Book of Jobs
The tap, tap, tapping, of the raindrops off the roof of the cabin was strangely rhythmic, but that just could be the half tab of acid. It’s mostly out of my system; the mountains still seem to wiggle a bit when I look at them but that could just mean i need to put on my glasses — the doctor gave me them for distance. I do need them, I remember, and I walk back indoors.
There’s a loose collection of friends of mine from college inside; this is a yearly trip for us. One of them is reading “Howl”, by Ginsberg, loudly. I don’t know if I’m the intended target. If that is the case, it’s funny, but still a little shitty only because the poem is (objectively speaking) fucking terrible. The issue, by the by, is definitely the acid, because the glasses did nothing when I grabbed them from my bedroom.
I walk back out to the porch because it’s the only place up here that doesn’t have cell reception. I know that I have a call coming sometime in the next hour, and if it goes straight to voicemail, it is no longer my concern. If my boss realizes that I just sent the call to voicemail after it rings, I will be in trouble. I earnestly, and I mean this in my heart of hearts, am more bothered by the prospect of her yelling at me tomorrow than I am losing my shitty temp job at a third-rate non-profit that, bluntly, might not even give any money to charity. I have almost enough cash in the bank from my last real job — the one I quit to work on the GRE and Grad school applications, before I did the applications and got in to somewhere I wanted and then realized that now I had to pay my loans for another eight months before I can even think of ending a lease early and moving to another state I had never even flown over or been within 500 miles of — to hold me over while I find a new temp agency to place me at another shitty secretary job with another useless corporation or charity that onl yexists because it hasn’t gone out of business.
This is a good cabin we rented; It has a rocking chair on the porch that I moved to the spot without reception. I sat in it with my glasses on, listening to the tap, tap, tapping of the rain, and then I realized that I had fallen asleep after I woke up two hours later. I walked back inside and one of my friends was making us burgers: a voicemail loaded on my phone while I was eating mine. My boss was bothered that my phone was off or that I didn’t pick up, and she wanted to know if I could come in tomorrow even though it was a federal holiday. I turned off my phone and ate my burger. I didn’t respond by the end of the day, and the next morning I woke up to a call telling me I was fired.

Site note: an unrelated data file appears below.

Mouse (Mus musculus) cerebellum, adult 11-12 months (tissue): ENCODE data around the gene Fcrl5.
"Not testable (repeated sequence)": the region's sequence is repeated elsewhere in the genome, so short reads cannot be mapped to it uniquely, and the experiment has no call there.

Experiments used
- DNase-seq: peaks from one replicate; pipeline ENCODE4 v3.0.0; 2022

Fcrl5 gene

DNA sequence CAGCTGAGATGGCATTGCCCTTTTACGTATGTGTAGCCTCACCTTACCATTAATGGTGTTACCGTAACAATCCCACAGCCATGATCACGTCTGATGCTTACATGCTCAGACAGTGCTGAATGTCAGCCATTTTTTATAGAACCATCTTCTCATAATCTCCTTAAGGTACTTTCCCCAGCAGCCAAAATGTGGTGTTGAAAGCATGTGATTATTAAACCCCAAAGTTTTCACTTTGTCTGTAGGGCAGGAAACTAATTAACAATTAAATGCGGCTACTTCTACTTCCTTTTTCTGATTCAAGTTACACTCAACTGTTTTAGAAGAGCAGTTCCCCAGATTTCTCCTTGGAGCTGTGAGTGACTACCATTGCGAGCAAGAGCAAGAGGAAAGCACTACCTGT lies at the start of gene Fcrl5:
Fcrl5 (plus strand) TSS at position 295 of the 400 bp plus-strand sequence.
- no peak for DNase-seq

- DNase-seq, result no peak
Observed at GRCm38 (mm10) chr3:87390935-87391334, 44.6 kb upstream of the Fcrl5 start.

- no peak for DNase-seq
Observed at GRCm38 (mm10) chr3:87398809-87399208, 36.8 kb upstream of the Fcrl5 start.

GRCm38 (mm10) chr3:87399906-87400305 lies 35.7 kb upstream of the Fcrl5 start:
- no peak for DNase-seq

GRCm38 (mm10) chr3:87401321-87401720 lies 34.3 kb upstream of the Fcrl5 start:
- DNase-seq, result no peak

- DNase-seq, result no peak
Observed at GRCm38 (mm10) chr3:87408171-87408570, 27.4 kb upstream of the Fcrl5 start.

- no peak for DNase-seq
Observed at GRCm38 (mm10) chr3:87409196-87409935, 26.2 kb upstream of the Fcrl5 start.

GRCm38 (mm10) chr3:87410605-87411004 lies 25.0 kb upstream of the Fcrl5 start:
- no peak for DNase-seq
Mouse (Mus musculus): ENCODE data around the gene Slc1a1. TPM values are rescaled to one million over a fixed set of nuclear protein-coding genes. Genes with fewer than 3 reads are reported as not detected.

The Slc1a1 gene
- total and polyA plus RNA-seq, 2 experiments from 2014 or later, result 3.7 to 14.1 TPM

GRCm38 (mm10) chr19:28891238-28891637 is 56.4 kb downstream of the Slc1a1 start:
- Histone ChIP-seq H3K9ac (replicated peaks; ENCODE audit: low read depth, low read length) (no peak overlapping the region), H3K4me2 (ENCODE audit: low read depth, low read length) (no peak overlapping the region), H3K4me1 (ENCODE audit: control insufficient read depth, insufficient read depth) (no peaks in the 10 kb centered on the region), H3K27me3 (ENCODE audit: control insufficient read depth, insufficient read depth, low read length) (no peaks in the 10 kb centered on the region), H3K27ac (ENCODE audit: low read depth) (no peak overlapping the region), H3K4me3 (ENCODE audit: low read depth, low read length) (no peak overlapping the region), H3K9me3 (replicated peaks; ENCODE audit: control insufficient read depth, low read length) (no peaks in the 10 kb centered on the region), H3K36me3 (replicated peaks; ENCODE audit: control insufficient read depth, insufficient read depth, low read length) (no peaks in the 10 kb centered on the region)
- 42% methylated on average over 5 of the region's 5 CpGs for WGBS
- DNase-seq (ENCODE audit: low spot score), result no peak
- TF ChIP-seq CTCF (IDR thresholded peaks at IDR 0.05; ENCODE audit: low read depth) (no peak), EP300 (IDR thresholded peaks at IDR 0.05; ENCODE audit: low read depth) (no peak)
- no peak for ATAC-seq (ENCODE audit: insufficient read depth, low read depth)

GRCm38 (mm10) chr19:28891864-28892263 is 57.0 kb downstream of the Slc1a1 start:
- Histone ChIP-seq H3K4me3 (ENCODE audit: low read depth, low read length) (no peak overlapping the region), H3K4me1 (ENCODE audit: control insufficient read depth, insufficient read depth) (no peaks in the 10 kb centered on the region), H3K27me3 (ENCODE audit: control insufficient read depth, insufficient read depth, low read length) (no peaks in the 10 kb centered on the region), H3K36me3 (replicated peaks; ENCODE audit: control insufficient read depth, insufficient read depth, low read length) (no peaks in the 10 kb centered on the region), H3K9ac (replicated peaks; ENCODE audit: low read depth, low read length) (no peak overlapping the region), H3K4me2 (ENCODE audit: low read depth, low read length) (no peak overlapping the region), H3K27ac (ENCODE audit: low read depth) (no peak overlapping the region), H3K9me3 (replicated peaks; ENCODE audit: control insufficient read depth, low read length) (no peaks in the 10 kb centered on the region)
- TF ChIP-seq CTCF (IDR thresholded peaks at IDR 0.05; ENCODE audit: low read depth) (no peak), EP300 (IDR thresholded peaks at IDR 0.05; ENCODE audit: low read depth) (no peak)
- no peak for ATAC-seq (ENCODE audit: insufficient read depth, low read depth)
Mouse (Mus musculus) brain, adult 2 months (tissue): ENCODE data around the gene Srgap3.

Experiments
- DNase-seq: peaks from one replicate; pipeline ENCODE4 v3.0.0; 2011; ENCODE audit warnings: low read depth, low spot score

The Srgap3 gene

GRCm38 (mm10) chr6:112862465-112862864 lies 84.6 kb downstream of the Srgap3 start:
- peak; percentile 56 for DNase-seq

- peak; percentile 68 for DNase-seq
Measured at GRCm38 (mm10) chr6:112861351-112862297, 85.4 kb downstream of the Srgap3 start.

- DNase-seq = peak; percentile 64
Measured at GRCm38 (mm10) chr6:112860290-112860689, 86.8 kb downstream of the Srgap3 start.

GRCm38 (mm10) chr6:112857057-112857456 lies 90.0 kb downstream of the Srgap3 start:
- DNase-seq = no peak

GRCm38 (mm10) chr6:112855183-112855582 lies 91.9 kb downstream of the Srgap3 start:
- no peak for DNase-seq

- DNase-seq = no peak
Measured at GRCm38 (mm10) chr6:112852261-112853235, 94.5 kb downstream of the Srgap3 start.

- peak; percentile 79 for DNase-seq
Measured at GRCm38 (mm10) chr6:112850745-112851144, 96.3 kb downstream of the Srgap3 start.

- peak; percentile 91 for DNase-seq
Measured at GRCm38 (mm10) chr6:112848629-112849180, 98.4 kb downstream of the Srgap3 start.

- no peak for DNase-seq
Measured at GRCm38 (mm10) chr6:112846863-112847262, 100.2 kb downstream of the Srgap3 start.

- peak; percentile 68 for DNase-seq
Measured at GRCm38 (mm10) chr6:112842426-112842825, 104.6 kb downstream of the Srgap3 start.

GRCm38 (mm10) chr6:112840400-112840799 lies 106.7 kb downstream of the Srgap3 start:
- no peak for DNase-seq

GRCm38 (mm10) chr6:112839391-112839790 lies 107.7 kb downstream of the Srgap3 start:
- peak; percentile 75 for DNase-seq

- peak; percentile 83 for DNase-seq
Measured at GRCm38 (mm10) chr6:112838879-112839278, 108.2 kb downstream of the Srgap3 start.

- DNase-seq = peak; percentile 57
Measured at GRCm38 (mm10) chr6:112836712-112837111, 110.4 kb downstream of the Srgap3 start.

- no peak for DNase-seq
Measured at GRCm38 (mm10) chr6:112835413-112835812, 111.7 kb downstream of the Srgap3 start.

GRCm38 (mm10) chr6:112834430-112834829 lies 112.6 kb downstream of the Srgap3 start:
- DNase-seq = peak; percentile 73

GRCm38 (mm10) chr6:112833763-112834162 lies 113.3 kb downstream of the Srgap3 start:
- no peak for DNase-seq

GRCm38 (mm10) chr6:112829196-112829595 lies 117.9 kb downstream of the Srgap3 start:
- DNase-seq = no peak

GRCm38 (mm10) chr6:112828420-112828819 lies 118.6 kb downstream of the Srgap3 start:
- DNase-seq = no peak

I was sober then, and the news was much more distressing that I had initially expected because I can’t do math well when I’m fucked up and I guess I didn’t realize I would need to choose between electric, rent, and my student loans unless I found a new placement quick. I sat in the cabin’s shower and took a long soak, mostly for introspective purposes, and walked outside to look at the mountains. There was no acid in my system but between the rain and the fact that I forgot my glasses again they still seemed to be moving.
I hate the job hunt because it reminds me of my grandfather. My memories of my grandfather are frustrating because they aren’t of the capacity I knew him in: the man I met was always tired, watched too much football, slept in late, went to bed early, mumbled angrily to himself, and eventually passed away in a side room of our house that he inhabited after the doctors told us it wouldn’t matter if he was in the hospital anymore. The man I remember was much younger, and almost always there, he was close to it.
I know this man from the stories my father told after my grandfather passed; I don’t know if my dad didn’t tell the stories when his father was living because I was too young to understand, or because they were too embarrassing to pass around while their subject walked the earth.